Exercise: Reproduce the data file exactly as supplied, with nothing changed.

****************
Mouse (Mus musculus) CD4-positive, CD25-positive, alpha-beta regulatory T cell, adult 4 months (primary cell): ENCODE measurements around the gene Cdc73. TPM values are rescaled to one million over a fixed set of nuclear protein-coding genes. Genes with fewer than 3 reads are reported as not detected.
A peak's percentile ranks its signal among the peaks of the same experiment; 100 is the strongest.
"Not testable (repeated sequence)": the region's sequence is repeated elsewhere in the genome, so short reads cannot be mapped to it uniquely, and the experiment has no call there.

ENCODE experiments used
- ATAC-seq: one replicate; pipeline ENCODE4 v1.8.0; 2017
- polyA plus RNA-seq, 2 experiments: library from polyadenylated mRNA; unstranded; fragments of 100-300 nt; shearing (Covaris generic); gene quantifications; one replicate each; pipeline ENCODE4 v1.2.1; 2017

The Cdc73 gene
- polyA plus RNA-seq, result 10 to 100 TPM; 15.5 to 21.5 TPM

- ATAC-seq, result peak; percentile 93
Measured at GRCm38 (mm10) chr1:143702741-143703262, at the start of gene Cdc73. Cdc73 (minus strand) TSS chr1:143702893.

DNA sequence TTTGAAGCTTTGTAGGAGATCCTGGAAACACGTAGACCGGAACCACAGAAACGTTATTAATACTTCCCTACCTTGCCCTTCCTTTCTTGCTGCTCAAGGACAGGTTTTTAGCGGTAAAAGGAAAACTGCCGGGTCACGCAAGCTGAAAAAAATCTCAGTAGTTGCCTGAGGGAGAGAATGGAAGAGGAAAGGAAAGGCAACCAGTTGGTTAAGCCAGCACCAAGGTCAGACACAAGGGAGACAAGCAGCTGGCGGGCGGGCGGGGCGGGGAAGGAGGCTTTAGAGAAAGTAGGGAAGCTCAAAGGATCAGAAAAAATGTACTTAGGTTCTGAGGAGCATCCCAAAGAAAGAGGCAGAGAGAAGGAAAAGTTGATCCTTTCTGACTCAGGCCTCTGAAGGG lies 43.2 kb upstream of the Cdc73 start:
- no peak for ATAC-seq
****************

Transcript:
Mouse (Mus musculus) CD4-positive, CD25-positive, alpha-beta regulatory T cell, adult 4 months (primary cell): ENCODE measurements around the gene Cdc73. TPM values are rescaled to one million over a fixed set of nuclear protein-coding genes. Genes with fewer than 3 reads are reported as not detected.
A peak's percentile ranks its signal among the peaks of the same experiment; 100 is the strongest.
"Not testable (repeated sequence)": the region's sequence is repeated elsewhere in the genome, so short reads cannot be mapped to it uniquely, and the experiment has no call there.

ENCODE experiments used
- ATAC-seq: one replicate; pipeline ENCODE4 v1.8.0; 2017
- polyA plus RNA-seq, 2 experiments: library from polyadenylated mRNA; unstranded; fragments of 100-300 nt; shearing (Covaris generic); gene quantifications; one replicate each; pipeline ENCODE4 v1.2.1; 2017

The Cdc73 gene
- polyA plus RNA-seq, result 10 to 100 TPM; 15.5 to 21.5 TPM

- ATAC-seq, result peak; percentile 93
Measured at GRCm38 (mm10) chr1:143702741-143703262, at the start of gene Cdc73. Cdc73 (minus strand) TSS chr1:143702893.

DNA sequence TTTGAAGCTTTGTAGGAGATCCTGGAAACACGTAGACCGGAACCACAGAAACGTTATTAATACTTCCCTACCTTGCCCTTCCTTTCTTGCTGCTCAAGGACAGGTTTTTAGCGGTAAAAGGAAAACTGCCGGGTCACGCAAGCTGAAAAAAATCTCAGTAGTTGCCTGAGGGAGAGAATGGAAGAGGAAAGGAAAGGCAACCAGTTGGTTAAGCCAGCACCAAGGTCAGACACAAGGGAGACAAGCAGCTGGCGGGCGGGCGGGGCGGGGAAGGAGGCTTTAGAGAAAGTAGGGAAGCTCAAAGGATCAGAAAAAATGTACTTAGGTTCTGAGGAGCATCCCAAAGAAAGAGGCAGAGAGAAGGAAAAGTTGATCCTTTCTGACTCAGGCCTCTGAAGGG lies 43.2 kb upstream of the Cdc73 start:
- no peak for ATAC-seq